They are integral to the Niçoise salad

Niçoise olives are best known and most often used in a renowned regional dish, the Niçoise salad, one of the more popular dishes in Nice to reach international acclaim. Though this salad has contentious origins, it's esteemed as a cornerstone of Niçoise cuisine, and the locals have a very specific idea of the ingredients and methodology that goes into preparing it.

In fact, Nice has a culinary organization that enforces the authenticity of Niçoise cuisine. Known as the Cercle de la Capelina d'Or, this culinary police force ensures that restaurants are serving authentic local fare that preserves Nice's culinary history. On their site, they include the most authentic recipes for traditional Niçoise dishes, which have been compiled from representative cookbooks and historic home recipes. The most traditional version of the Niçoise salad calls for tomatoes, hard-boiled eggs, tuna, anchovies, basil, and the black olives of Nice. In including a recipe for a true "salade Niçoise" on the organization's official website, the Cercle de la Capelina d'Or states specifically that the salad must be made with Niçoise olives. While other recipes around the world may vary slightly in their ingredients and contradict the true recipe, olives are always a must.

How to cook with Niçoise olives

Though they are most commonly found in and known for being amongst the fixings in a Niçoise salad, Niçoise olives are a definitive ingredient in many other traditional dishes from the region of Provence. Pissalidière, an onion flatbread, is a dish that uses Niçoise olives as the crowning topping — the olives are arranged in artful patterns in this Niçoise take on pizza. Niçoise olives are also commonly used to make Stockfisch, a meal of fish cooked with vegetables, that borrows from the olives' savory flavor.

While Niçoise olives are versatile when cooked and work well for most dishes that call for olives, the Niçoise variety is equally well-suited as an hors d'oeuvre and they're just as good eaten by themselves. They have also traditionally been used to make olive tapenade, a spread made of finely-chopped olives, capers, and sometimes anchovies, which is commonly eaten with bread as a popular appetizer across Mediterranean Europe.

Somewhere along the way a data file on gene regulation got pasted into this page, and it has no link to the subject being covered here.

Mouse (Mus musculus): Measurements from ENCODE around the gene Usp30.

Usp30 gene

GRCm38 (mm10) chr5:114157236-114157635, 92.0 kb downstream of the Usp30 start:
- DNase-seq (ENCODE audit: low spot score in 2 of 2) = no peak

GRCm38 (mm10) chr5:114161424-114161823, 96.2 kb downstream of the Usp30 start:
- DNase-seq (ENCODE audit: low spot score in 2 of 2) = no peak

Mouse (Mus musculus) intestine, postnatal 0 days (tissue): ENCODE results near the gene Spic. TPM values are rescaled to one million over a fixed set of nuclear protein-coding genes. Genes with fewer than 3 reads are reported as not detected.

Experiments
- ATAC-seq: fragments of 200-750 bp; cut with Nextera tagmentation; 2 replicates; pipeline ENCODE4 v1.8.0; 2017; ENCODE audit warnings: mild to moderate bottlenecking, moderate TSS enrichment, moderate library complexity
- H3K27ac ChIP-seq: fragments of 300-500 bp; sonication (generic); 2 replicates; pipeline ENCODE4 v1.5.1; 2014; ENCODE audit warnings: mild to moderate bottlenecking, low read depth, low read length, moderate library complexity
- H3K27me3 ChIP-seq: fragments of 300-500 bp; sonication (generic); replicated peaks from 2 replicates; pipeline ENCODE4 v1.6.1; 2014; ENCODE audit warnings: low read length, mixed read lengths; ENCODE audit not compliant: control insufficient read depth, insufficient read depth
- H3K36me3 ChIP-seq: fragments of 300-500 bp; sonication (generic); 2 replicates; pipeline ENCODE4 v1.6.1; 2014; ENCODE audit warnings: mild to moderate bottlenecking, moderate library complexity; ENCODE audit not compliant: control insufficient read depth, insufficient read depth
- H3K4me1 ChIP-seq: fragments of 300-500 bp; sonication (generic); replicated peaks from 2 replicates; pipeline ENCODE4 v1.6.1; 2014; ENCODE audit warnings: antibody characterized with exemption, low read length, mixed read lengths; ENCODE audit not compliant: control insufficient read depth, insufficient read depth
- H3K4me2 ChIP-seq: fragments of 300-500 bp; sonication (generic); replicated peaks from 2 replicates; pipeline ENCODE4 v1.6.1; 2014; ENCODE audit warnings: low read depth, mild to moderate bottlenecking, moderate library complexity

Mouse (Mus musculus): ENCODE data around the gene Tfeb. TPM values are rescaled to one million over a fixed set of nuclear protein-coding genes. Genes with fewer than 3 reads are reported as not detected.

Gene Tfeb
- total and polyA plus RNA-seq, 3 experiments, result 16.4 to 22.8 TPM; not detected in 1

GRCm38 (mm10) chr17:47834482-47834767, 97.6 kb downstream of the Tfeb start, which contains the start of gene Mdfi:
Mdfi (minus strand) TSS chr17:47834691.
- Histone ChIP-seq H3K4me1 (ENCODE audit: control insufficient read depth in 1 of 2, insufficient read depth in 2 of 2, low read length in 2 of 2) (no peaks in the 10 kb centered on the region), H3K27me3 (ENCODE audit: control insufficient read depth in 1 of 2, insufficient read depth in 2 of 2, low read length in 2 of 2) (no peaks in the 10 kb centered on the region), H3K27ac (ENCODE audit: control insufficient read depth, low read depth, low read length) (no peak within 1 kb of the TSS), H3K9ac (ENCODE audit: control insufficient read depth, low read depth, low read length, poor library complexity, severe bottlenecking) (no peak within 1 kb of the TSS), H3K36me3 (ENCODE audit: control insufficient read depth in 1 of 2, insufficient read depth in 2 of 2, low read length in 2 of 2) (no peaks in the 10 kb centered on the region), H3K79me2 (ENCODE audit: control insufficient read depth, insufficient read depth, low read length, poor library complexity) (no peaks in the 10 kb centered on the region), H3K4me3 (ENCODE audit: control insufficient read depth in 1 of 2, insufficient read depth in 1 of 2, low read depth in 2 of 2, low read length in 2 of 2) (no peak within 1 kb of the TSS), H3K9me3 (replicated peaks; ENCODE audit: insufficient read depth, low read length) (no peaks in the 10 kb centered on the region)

Where to buy Niçoise olives

True PDO Niçoise olives are not easy to find outside of Provence or the greater Mediterranean region of the south of France, where these olives are cultivated. But for those who want to taste the truest, most authentic Niçoise olives, they can be ordered online. Roland Foods, a company founded in France in 1934 that has since relocated to the US, is a purveyor of international ingredients that sells un-pitted Niçoise olives online. These olives are also available through other online retailers, marinated in a saltwater brine that is additionally seasoned with thyme.

Olives without the true PDO authentication but prepared in the Niçoise style are more readily available, and can be found in the international grocery section of most supermarkets. They are also available at supermarket olive bars, most notably the savory smorgasbord of ready-to-serve pickled delights at any Whole Foods. Whether or not these olive bar Niçoise olives are authentic, they still offer an idea of the same flavor profile.

Nutritional information

Niçoise olives, like any variety of olives, contain a considerable amount of salt due to the brine that preserves them, but they are also full of nutrients. Olives in general are high in Vitamin E, an antioxidant that decreases inflammation. Vitamin E is a beneficial nutrient in small doses, but according to the Merck Manual of Diagnosis and Therapy (also known as the MSD Manual), it should be consumed in moderation. Though Vitamin E toxicity is rare, it is a nutrient that may be safer when consumed in a lower concentration than a supplement provides. "Taking too much vitamin E can cause serious side effects," Devon Peart, RD, MHSc, BASc, a registered dietician, told Cleveland Clinic. "It's better to eat vitamin E-rich foods, like olives."

The nutrition label for any given jar of olives may reveal that they're composed mostly of fat, which is why they're such a good base for making oil. Specifically, olives are rich in monounsaturated fat, which the American Heart Association deems as generally beneficial since it's been shown to reduce cholesterol. Olives also contain oleic acid, another "healthy fat" known to be good for heart health. The healthy fats found in olives are why olive oil is considered a healthier oil to cook with, but olives themselves are full of these health benefits too. Eating too many olives delivers a hefty dose of sodium but, when enjoyed in moderation, they're a relatively healthful snack, ingredient, and garnish.

How to store Niçoise olives

Once opened, jarred olives last for months in the fridge. Those acquired from the supermarket olive bar, however, will not keep as long. So long as they're submerged in brine, olives from the olive bar should keep for a few weeks; Niçoise olives should always be kept in their brine when being stored, as this keeps them from drying out and helps them to last longer. For the Niçoise olives that come in a jar, there is usually ample brine already to preserve them, but for those procured at the olive bar, it's a good idea to spoon some of the brine in with the olives so that they have a better chance of lasting longer. 

It's also fairly easy to make more brine at home if necessary — simply boil salt in water until it dissolves, and add it to olives once it cools. According to the Syndicat Interprofessionnel de l'Olive de Nice, Niçoise olives can be stored either at room temperature or in the lower part of the fridge, but it's generally advised to keep them refrigerated.